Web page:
Available from: Jurnal Pendidikan Tambusai

Publication: Jurnal Pendidikan Tambusai: Fakultas Ilmu Pendidikan Universitas Pahlawan, vol. 4, no. 1

Pages: 488-498

Asia, Australasia, Indonesia, Southeast Asia, Southeast Asia

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Abstract/Notes: Penelitian ini merupakan studi literatur yang bertujuan untuk mengetahui bagaimana gambaran stimulasi kemampuan mengenal konsep bilangan anak usia dini melalui permainan matematika Montessori. Metode yang digunakan dalam penelitian ini adalah metode penelitian deskriptif kualitatif dengan studi pustaka. Dalam penelitian studi literatur ini peneliti menggunakan berbagai sumber tertulis seperti artikel, jurnal, dan dokumen yang relevan dengan penelitian dalam penelitian ini. Penelitian ini berfokus pada wacana tentang kemampuan mengenal konsep bilangan pada anak usia dini yang dapat dilakukan melalui permainan matematika Montessori. Hal tersebut menjadi bagian penting dari implementasi pembelajaran di PAUD karena merangsang kemampuan mengenali konsep angka anak sejak dini harus dikembangkan karena akan berdampak besar pada kemampuan kognitif anak yang juga sangat berguna untuk masa depan mereka. Hasil penelitian ini menunjukkan bahwa permainan matematika Montessori sangat efektif digunakan untuk merangsang kemampuan mengenal konsep bilangan pada anak usia dini. Ini terbukti dari bukti yang telah diteliti dari hasil penelitian sebelumnya yang berkaitan dengan kemampuan mengenal konsep bilangan anak melalui permainan matematika Montessori. [This research is a literature study that aims to find out how the description of the stimulation of the ability to recognize the concept of numbers for early childhood through Montessori math games. The method used in this research is descriptive qualitative research method with literature study. In this literature study the researcher uses various written sources such as articles, journals, and documents relevant to the research in this study. This study focuses on the discourse on the ability to recognize the concept of numbers in early childhood which can be done through Montessori math games. This is an important part of implementing learning in PAUD because it stimulates the ability to recognize children's number concepts from an early age because it will have a major impact on children's cognitive abilities which are also very useful for their future. The results of this study indicate that Montessori math games are very effective in stimulating the ability to recognize number concepts in early childhood. This is evident from the evidence that has been researched from the results of previous studies relating to the ability to recognize the concept of children's numbers through Montessori math games.]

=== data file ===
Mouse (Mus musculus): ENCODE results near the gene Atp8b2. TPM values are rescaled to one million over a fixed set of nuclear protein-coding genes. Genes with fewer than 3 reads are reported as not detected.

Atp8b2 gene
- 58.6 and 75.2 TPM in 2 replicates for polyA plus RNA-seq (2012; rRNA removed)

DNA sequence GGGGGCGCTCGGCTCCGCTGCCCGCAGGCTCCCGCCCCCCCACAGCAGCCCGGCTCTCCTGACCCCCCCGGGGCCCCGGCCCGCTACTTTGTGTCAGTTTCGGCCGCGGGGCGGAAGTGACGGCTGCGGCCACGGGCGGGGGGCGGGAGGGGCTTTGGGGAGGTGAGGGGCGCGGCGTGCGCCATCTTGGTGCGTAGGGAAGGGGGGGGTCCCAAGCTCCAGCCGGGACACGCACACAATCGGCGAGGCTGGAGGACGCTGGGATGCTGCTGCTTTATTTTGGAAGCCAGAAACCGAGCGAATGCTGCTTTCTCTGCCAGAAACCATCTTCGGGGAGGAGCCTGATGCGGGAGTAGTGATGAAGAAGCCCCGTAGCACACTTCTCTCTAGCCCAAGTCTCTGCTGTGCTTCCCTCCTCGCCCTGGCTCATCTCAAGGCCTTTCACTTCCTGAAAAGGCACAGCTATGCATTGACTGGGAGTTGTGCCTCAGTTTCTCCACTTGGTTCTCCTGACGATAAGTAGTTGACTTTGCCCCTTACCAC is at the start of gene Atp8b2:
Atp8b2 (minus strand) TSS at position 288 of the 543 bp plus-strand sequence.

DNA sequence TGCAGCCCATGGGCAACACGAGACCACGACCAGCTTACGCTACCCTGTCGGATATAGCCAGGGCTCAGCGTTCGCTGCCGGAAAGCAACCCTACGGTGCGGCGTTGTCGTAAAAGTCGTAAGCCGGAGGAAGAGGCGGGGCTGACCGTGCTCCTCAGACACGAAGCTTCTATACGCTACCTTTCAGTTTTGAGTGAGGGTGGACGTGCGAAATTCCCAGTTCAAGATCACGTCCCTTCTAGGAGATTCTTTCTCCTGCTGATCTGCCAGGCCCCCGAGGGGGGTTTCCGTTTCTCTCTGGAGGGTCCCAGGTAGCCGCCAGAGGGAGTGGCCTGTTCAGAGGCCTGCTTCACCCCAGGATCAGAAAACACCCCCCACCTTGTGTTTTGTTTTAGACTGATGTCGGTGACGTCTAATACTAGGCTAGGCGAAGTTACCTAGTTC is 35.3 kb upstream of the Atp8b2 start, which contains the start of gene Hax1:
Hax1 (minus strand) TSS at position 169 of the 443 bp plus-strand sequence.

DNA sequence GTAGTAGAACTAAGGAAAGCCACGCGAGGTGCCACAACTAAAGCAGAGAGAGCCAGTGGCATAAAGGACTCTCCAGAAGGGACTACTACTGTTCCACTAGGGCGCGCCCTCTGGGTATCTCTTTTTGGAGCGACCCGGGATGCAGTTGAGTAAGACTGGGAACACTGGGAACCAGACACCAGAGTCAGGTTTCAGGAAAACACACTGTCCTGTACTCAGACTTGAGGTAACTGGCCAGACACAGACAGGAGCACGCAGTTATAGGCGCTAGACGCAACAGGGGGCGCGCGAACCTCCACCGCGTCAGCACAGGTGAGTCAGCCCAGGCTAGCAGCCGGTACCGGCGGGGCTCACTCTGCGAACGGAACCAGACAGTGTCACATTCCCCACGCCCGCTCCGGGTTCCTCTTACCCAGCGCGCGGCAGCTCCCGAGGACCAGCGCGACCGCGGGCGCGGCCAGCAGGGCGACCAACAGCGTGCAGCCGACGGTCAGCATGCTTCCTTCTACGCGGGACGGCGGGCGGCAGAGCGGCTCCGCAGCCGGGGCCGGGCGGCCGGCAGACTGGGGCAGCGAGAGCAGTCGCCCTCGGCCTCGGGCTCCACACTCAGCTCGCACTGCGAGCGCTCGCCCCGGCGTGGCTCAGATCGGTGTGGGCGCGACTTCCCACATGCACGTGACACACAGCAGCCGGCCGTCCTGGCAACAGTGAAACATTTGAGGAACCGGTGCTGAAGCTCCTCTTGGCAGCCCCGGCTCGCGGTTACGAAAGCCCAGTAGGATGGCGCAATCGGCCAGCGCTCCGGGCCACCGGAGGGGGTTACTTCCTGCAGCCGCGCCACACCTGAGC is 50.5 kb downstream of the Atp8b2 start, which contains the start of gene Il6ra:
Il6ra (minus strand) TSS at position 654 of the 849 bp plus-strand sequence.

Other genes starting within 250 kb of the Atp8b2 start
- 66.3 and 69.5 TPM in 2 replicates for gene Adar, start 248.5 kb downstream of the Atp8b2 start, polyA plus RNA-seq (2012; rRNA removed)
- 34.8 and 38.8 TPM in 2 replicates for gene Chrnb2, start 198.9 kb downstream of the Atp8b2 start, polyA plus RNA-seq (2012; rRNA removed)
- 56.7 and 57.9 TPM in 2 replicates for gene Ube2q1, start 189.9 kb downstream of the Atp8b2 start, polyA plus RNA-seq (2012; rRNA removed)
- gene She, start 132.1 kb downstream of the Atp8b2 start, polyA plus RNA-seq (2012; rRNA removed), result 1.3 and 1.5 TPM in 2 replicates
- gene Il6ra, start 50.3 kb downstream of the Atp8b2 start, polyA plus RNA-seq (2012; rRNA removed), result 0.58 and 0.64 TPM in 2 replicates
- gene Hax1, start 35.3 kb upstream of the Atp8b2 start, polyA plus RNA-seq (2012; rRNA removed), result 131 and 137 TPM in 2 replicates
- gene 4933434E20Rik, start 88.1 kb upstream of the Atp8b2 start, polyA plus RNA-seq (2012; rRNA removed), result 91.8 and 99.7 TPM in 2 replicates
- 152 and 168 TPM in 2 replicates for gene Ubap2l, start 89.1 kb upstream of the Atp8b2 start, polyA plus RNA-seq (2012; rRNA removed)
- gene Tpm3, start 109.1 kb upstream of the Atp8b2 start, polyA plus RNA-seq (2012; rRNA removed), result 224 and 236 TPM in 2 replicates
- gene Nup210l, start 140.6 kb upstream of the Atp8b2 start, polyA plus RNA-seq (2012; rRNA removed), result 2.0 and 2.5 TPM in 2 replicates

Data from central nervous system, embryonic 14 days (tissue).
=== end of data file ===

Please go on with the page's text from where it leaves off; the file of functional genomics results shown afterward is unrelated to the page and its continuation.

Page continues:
Language: Indonesian

ISSN: 2614-3097, 2614-6754

Article

✓ Peer Reviewed

Raising Standards: Is ability grouping the answer?

Available from: Taylor and Francis Online

Publication: Oxford Review of Education, vol. 25, no. 3

Pages: 343-358

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Abstract/Notes: Debate about the selection and grouping of pupils by ability has been rekindled in the drive to raise standards. In this paper, we review the literature on ability grouping and its effects on academic and non-academic outcomes for pupils, including self-esteem, attitudes towards school, and alienation. In addition, we consider aspects of the school environment that may mediate the influence of organisational grouping on pupil outcomes. The review refers extensively to British research but draws on international work where appropriate. It is argued that a return to a national system of selection and structured grouping is unlikely to raise standards. Some alternatives to ability grouping are put forward for consideration.

Language: English

DOI: 10.1080/030549899104026

ISSN: 0305-4985, 1465-3915

Article

✓ Peer Reviewed

Investigation of age-related developmental differences of button ability

Available from: Wiley Online Library

Publication: Pediatrics International, vol. 50, no. 5

Pages: 687-689

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Abstract/Notes: Background: There is little standardized information on simple and easy-to-use evaluation of fine motor skills in disabled children. The purpose of the present study was to determine the relationship between unbuttoning and buttoning ability and age and sex difference. Methods: One hundred and forty-four children (63 boys and 81 girls; age range, 36–83 months) and 14 young adults took part in the present study. The children were categorized into four groups according to age. Every subject went to nursery school and/or kindergarten. On the basis of Montessori education system, unbuttoning and buttoning were performed. The time from beginning to end was measured individually. All the participants were instructed to do the task in the same way. Results: The mean time required for unbuttoning activity was decreased until 4 years old, while that for buttoning was also reduced until 5 years old, respectively. There were no significant differences between boys and girls except in unbuttoning activity at the age of 3 years. Conclusion: More attention should be paid to unbuttoning and buttoning activities in children. It might be a simple and easy-to-use evaluation method in the clinical setting.

Language: English

DOI: 10.1111/j.1442-200X.2008.02634.x

ISSN: 1442-200X

Article

✓ Peer Reviewed

Multi-Age Classes and High Ability Students

Available from: JSTOR

Publication: Review of Educational Research, vol. 69, no. 2

Pages: 187-212